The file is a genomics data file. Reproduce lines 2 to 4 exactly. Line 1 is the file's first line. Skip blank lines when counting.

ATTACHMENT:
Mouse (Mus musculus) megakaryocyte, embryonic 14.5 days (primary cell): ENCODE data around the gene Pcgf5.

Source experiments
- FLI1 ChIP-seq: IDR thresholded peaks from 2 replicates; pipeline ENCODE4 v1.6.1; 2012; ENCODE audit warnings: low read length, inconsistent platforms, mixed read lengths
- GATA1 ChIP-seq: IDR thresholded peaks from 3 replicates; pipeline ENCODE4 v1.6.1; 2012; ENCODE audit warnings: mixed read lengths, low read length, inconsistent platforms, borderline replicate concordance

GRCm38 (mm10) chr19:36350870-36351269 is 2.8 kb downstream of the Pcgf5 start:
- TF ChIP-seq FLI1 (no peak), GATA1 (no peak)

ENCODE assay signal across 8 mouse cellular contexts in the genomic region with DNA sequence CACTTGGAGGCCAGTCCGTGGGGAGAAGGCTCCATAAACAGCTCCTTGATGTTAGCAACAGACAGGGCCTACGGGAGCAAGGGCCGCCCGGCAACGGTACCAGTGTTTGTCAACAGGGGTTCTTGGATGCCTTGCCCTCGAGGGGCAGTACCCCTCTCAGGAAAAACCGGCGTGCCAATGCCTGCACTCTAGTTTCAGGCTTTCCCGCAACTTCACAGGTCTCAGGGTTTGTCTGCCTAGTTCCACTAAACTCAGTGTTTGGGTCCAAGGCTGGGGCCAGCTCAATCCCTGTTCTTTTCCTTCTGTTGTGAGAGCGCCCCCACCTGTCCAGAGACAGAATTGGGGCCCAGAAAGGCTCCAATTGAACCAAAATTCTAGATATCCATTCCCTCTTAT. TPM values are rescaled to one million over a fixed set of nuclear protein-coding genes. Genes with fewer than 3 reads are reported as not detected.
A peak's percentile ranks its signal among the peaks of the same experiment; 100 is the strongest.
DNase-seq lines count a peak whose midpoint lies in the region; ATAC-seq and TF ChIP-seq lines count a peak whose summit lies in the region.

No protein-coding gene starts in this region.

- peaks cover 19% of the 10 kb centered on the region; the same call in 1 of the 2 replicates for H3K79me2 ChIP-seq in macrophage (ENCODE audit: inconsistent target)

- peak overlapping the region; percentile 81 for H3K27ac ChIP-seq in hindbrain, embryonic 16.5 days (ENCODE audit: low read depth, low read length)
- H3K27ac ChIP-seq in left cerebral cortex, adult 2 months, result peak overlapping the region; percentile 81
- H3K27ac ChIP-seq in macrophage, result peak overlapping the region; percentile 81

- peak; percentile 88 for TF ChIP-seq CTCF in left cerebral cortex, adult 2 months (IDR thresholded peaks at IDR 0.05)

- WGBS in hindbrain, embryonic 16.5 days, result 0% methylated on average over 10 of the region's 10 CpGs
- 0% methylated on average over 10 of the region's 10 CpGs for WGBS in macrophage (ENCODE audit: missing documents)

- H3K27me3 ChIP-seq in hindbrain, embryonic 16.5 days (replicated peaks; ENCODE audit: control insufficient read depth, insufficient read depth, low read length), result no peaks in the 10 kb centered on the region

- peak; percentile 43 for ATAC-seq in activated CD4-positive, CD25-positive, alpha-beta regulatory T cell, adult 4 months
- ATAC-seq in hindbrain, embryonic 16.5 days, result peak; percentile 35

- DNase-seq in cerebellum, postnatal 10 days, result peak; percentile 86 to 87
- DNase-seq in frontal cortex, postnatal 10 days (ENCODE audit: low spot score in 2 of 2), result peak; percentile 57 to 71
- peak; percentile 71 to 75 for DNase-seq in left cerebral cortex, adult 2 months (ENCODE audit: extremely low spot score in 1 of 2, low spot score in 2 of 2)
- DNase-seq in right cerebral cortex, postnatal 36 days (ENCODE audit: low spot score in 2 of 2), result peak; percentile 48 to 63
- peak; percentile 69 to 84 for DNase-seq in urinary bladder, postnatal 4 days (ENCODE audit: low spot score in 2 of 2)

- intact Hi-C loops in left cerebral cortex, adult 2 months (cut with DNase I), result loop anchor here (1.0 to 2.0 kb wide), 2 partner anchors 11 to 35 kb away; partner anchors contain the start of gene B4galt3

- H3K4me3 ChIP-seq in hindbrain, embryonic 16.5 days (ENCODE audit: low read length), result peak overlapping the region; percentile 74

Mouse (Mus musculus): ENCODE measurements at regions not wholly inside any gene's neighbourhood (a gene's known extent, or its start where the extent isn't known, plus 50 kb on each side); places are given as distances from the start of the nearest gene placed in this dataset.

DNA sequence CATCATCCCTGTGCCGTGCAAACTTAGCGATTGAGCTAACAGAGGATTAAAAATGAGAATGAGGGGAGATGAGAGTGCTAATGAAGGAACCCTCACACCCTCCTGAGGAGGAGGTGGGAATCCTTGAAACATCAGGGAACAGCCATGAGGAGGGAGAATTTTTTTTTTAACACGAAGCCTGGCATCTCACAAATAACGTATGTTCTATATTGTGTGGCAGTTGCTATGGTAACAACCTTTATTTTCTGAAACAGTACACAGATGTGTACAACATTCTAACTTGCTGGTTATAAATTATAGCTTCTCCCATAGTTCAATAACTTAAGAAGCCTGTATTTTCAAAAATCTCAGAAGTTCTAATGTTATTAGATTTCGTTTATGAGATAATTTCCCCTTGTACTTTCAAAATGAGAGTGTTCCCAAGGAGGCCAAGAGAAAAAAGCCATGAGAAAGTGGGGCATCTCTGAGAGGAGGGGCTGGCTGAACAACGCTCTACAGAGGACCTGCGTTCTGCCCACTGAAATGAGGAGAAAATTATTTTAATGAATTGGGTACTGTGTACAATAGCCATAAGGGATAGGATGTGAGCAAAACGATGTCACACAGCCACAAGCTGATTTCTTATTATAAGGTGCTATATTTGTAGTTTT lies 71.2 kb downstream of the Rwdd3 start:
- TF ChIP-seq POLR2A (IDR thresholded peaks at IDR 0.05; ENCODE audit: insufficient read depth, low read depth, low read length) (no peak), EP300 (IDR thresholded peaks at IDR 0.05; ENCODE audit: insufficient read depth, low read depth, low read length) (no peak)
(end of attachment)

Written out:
Source experiments
- FLI1 ChIP-seq: IDR thresholded peaks from 2 replicates; pipeline ENCODE4 v1.6.1; 2012; ENCODE audit warnings: low read length, inconsistent platforms, mixed read lengths
- GATA1 ChIP-seq: IDR thresholded peaks from 3 replicates; pipeline ENCODE4 v1.6.1; 2012; ENCODE audit warnings: mixed read lengths, low read length, inconsistent platforms, borderline replicate concordance